Recently, we interviewed Ashford Price, the owner of Dan Yr Ogof caves, on the topic of the proposed tourism tax and how it will affect the tourism industry. In the interview, it was revealed that the National Showcaves Centre for Wales has had to put many of their future plans on a backburner as this tourism tax will majorly affect their income and thus will leave them struggling to maintain one of the main Welsh tourist attractions in Wales.
The tourism tax will increase how much is being spent by tourism attractions by an astronomical margin. As if that wasn’t enough another aspect of the tourism tax has been added meaning visitors will additionally be required to pay a “small tax”.
The Welsh Government has now decided to launch a so-called ‘public consultation’ on the proposals orientating around the visitor aspect of the tourism tax. This consultation aims to create points on who should pay the levy, who would be charging and collecting the levy and how it is applied.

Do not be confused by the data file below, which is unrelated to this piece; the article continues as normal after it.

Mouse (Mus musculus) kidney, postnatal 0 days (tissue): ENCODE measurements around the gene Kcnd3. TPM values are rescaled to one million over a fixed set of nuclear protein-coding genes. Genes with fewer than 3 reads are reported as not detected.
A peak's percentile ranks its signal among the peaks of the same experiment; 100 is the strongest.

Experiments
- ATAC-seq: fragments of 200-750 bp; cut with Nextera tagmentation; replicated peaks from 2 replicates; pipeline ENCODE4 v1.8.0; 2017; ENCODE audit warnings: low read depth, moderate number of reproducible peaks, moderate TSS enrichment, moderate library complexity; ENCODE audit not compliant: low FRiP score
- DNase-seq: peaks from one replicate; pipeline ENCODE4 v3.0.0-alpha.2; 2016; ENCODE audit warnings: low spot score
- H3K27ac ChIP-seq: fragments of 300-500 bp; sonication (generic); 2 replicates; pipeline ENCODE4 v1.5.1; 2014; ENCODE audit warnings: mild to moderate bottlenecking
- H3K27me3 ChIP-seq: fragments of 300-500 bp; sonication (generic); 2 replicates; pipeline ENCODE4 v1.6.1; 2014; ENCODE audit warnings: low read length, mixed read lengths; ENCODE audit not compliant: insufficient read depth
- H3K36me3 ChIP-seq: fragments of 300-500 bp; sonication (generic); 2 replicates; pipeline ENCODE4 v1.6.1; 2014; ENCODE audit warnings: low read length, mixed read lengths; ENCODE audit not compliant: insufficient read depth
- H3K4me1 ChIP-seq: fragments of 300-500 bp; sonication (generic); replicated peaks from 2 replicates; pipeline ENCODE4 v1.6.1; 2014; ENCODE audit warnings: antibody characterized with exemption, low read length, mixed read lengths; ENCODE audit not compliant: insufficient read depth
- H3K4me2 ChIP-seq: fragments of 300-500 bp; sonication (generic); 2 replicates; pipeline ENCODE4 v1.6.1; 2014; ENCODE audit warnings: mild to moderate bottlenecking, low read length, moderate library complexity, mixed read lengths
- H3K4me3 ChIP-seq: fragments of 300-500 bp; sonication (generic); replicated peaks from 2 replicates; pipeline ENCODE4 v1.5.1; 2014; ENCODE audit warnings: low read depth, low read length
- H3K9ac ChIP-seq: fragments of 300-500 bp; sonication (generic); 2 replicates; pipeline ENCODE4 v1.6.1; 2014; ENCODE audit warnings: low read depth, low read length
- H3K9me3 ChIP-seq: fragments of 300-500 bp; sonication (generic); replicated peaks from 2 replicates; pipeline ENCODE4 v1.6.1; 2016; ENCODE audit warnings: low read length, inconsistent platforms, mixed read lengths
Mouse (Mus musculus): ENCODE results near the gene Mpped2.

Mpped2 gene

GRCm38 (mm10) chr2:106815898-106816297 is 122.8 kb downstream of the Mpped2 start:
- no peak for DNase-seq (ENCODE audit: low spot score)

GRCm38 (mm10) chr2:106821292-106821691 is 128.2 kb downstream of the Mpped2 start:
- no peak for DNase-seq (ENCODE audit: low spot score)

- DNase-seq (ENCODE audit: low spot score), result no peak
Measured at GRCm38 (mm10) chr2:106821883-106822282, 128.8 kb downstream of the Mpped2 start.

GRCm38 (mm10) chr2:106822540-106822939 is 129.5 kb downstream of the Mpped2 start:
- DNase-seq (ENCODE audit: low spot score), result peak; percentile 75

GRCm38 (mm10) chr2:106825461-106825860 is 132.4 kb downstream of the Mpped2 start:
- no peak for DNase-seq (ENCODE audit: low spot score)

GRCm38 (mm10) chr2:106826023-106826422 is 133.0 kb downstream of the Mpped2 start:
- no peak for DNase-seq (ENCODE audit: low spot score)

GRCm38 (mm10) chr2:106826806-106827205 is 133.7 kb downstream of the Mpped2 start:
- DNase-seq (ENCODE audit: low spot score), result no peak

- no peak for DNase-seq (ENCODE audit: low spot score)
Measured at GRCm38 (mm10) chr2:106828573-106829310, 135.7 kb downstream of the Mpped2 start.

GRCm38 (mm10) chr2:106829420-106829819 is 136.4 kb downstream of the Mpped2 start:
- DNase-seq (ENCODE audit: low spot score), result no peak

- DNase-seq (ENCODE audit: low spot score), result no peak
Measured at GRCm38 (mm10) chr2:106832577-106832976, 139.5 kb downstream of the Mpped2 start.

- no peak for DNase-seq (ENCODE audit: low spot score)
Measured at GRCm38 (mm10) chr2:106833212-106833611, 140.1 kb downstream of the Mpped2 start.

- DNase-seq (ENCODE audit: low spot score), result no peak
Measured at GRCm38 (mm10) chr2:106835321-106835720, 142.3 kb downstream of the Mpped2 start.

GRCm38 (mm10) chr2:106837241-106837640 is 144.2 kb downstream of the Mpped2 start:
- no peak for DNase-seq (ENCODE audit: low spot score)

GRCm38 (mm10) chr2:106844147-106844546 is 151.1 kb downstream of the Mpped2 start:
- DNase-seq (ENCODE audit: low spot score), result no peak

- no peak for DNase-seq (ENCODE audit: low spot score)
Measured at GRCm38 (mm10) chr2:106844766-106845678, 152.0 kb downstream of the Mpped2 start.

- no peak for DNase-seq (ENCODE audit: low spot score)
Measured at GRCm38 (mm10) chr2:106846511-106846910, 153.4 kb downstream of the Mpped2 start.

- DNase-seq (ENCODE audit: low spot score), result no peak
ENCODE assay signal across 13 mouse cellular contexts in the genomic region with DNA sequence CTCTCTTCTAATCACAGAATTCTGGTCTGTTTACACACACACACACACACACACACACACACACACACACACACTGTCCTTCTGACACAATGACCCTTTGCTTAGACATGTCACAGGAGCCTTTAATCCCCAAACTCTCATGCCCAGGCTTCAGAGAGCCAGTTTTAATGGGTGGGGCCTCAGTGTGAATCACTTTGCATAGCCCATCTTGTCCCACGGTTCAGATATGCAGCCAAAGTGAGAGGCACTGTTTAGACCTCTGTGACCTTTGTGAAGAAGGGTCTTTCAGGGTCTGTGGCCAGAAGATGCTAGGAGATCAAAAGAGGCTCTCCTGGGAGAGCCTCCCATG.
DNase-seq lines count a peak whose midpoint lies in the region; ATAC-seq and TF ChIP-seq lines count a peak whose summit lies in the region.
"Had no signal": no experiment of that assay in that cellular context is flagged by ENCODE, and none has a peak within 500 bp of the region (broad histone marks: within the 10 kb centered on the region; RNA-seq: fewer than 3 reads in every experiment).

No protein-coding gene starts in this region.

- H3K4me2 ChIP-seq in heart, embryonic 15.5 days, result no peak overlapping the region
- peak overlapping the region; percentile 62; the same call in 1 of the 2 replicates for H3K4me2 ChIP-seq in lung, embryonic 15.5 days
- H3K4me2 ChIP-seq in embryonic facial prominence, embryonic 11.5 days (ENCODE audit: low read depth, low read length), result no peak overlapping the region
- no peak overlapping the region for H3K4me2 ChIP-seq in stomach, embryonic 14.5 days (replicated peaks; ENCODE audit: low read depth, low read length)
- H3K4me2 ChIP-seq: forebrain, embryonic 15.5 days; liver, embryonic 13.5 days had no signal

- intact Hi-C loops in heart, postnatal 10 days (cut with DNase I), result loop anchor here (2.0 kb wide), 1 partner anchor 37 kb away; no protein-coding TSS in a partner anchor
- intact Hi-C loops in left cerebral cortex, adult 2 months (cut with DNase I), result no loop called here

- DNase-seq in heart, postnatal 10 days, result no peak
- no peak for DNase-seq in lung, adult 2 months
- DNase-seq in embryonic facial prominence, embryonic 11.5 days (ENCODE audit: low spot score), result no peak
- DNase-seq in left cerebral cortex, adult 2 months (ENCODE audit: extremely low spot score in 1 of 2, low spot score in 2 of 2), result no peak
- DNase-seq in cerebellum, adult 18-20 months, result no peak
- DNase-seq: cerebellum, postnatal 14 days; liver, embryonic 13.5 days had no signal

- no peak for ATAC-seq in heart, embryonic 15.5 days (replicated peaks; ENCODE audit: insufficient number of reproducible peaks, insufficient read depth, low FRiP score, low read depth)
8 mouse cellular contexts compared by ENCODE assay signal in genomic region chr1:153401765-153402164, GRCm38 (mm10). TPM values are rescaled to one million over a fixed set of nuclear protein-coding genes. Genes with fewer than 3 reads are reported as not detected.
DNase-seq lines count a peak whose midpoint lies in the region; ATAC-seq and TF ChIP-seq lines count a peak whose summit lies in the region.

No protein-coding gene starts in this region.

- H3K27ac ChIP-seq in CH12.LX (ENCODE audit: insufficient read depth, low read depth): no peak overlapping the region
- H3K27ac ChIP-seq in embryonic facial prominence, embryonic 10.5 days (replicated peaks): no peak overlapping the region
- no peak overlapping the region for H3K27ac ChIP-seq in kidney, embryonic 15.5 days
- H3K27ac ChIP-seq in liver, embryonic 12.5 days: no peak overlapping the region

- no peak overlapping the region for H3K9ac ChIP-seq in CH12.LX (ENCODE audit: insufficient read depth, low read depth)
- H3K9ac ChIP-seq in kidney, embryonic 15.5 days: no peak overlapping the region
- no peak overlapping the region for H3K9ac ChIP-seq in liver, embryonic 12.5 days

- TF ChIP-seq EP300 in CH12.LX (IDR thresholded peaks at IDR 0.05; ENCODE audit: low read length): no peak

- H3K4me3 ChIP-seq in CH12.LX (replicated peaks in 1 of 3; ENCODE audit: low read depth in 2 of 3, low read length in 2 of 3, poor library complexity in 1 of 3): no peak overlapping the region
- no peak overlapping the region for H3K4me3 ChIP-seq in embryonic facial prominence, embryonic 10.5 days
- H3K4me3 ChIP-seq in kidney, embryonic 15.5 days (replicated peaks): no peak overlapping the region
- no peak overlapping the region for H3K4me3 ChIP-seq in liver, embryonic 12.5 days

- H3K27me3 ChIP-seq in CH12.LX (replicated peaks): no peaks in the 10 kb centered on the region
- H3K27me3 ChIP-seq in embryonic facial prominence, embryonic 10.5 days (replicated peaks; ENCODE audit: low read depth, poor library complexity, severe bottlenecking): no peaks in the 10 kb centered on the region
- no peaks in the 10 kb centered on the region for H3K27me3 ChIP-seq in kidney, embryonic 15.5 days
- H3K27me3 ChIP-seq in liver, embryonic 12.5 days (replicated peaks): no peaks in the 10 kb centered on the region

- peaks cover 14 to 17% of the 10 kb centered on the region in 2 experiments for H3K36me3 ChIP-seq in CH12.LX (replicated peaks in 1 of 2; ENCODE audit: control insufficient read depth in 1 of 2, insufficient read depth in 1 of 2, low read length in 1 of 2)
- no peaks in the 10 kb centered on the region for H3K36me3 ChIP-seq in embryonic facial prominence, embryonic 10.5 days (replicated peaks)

Either way, this tourism tax could mean major implications to Welsh tourism and ruin the entire industry. Tourist attractions are already responsible for paying huge amounts of tax as it is and this is just another ploy by Mark Drakeford (who funnily enough won’t need to pay a tax on his second home as it’s a “chalet”) to increase taxes and further ruin our economy.
Particularly going into a recession, the policies will, long term, do more harm than good. The Welsh Language Society released a statement on the consultation, claiming it to be positive, spokesman Jeff Smith said, “tourism has been seen as something that benefits visitors without consideration of the impact on the community. A number of areas in Wales are dependent on tourism but that is not sustainable in the long term.”
Jeff further added, “Visitors are charged a higher amount to visit attractions or to stay in a number of cities across Europe such as Paris, Venice, and Madrid and countries such as New Zealand and Japan. People still visit those places. If we believe that Wales is an attractive place to come and visit then it stands to reason that people will still come here even if they have to pay an extra amount – especially if that benefits the area. Individuals don’t have to be charged large sums either but raising a small tax on visitors would raise a significant amount that could be invested in local services and develop a sustainable industry that serves the community.”